Human trafficking and forced marriages


Ammara Gul Mustafa

Amongst adduction cases where victims underwent a long captivity before being recovered, there was the famous case of an American girl, Amanda Berry, who was raped and consequently impregnated by her abductor. Kidnapped at the age of 16, it was not before ten years, a decade-long torturous struggle before she finally escaped along with three other women who were kept in captivity by her. Such examples leave a sense of hope for survivors; there are many cases to this day in which the kidnapped have not been discovered. From Thailand to Germany, and from Russia to Bangkok, for years, women have been forced into the highly lucrative business of modern day slavery known as sex trafficking. In countries like Germany where prostitution is legal, as most victims are under constant scrutiny and must keep their mouths sealed, it becomes thrice as difficult to differentiate between women who are victims of sex trafficking or have been forced into prostitution since a very young age. In Thailand, people operating highly secretive gangs that recruit young underage girls have meticulously formed chain groups and networks throughout the country. Some women end up in this job market as a result of abduction that involves being injected with drugs. It is the innocent and vulnerable girls that are most appealing as the best target; they are the ones that can be easily maneuvered. Pakistan is also one of those countries from where women are trafficked globally. In terms of modern day slavery, there are mostly two kinds. There is human trafficking, which includes forced labour of sexual orientation and physical labour, and child labour. As per statistics accumulated by the Walk Free Foundation, there are currently 45.8 million people who are enslaved worldwide. Other organisations have also joined the fight against human trafficking. Over half of the victims of slavery globally are women and girls, whereas 60 percent are subjected to forced labour. Many cases were reported in the last couple of years when girls in Pakistan were found working in brothels. It was later disclosed that they were abducted at a tender age, and were forced to work as prostitutes; a few of them were even murdered for refusing to act upon the commands of their captors. Poland is one of those European countries where human trafficking exists in an exceedingly high number. According to a report by the Bureau of Public Affairs of the US Department of State, “Men and women from Bangladesh, China and the Philippines are found in conditions of forced labour in Poland.” The government of Poland has collaborated with some Commonwealth organisations to eradicate human trafficking, and has criminalised all types of trafficking under Article 253, Article 204 Sections 3 and 4, and Article 203 of its criminal code. Sentences up to 15 years of imprisonment are outlined to combat the issue of different forms of human trafficking. There is another menace that is often overlooked as a lesser evil: the phenomenon of forced marriages. Keeping in view the typically used definition of human trafficking whose contours are along the line of “… illegal movement of people, typically for the purposes of forced labour or commercial sexual exploitation,” there is a very thin line between human trafficking and forced marriages; in some cases it is almost a nonexistent line. Hence, both can be regarded as a form of a criminal activity that is similar in nature, abuse being the key factor at its core. The issue of forced marriages is a universal dilemma that various countries are dealing with. Some victims are continuously raped through these marriages or are used for domestic labour where they are cruelly treated and beaten like chattel. Another aspect of overseas forced marriages is the visa prospect, thus making it contain elements that could be considered a human trafficking crime. Forced marriages are typically connected to the Mirpuri/Kashmiri community, which includes around 85 percent of the Pakistani diaspora inhabiting different parts of Britain. Many girls and young women from Yorkshire and Bradford are forced to marry their cousins or relatives back home in Pakistan. In the United Kingdom, the Forced Marriage Unit (FMU) was established to tackle this problem. The FMU is a joint Foreign and Commonwealth Office and Home Office unit that was established in 2005 to work on UK government’s policy on forced marriages. It operates both inside and outside the UK to provide support for individuals in need. According to the statistics by the FMU for January to May 2012, 594 cases were reported to the FMU.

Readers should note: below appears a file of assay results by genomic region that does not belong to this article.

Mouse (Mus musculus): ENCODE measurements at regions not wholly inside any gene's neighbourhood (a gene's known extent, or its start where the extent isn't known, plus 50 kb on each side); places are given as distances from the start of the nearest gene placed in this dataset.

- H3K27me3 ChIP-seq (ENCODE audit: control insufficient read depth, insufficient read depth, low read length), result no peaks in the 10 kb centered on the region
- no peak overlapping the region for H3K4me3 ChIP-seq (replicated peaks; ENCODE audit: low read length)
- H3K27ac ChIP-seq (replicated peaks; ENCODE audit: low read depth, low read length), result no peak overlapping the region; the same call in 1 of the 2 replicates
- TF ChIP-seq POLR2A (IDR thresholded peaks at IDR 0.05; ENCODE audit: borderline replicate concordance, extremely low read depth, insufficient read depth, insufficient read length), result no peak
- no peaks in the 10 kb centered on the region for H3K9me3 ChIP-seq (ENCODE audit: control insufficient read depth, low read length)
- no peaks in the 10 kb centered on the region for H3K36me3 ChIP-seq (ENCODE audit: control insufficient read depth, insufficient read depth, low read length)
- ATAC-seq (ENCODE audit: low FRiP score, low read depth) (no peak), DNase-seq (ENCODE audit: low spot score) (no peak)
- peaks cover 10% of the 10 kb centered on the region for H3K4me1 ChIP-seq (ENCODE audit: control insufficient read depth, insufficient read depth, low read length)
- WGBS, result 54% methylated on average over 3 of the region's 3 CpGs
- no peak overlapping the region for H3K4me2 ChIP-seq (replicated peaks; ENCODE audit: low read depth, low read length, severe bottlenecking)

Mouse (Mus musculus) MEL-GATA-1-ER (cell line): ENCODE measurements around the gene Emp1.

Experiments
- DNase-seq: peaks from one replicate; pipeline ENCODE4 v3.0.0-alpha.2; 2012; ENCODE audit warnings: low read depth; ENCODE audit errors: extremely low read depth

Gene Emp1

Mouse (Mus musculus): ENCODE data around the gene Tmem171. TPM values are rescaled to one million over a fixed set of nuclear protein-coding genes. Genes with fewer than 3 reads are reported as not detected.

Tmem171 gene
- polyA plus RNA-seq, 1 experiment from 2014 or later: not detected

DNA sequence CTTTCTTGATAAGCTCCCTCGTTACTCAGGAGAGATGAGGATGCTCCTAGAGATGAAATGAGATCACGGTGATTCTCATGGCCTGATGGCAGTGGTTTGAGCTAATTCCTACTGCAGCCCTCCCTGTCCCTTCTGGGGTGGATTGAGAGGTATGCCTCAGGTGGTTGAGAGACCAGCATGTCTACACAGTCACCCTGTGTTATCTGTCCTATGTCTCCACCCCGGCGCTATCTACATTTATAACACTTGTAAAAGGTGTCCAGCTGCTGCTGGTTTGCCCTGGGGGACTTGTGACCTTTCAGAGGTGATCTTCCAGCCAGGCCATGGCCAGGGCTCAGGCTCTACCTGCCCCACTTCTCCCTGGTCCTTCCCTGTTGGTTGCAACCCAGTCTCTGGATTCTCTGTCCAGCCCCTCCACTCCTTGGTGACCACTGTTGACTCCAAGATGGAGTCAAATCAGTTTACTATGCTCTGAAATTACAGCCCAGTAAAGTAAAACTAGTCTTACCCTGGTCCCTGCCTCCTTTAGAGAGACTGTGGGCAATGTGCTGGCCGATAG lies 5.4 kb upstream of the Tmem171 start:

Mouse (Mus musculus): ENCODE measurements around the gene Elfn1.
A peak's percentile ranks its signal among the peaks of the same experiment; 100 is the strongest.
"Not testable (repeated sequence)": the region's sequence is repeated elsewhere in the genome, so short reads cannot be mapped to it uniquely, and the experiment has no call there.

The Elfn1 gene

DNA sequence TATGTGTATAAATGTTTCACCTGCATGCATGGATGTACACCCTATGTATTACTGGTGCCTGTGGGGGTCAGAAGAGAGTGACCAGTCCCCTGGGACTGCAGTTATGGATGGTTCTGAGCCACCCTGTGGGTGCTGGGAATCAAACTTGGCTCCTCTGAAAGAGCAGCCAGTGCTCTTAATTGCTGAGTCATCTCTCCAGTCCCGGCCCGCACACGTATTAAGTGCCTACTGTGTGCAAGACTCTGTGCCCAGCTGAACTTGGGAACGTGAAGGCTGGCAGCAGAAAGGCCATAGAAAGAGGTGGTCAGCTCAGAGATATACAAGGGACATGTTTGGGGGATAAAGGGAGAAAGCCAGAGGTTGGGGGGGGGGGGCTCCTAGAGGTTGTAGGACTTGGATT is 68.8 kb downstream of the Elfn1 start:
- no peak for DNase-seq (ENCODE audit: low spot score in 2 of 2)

Bangladesh was at second number, and had a lower number of forced marriages compared to Pakistan. As per the FMU, the indictors showed that people of Pakistani origin had the highest rate of forced marriages. In 2015, the FMU provided support to about 1,220 of such cases. Moreover, last year, a man from Cardiff was convicted for rape and forced marriage, and was sentenced to a 16-year jail term.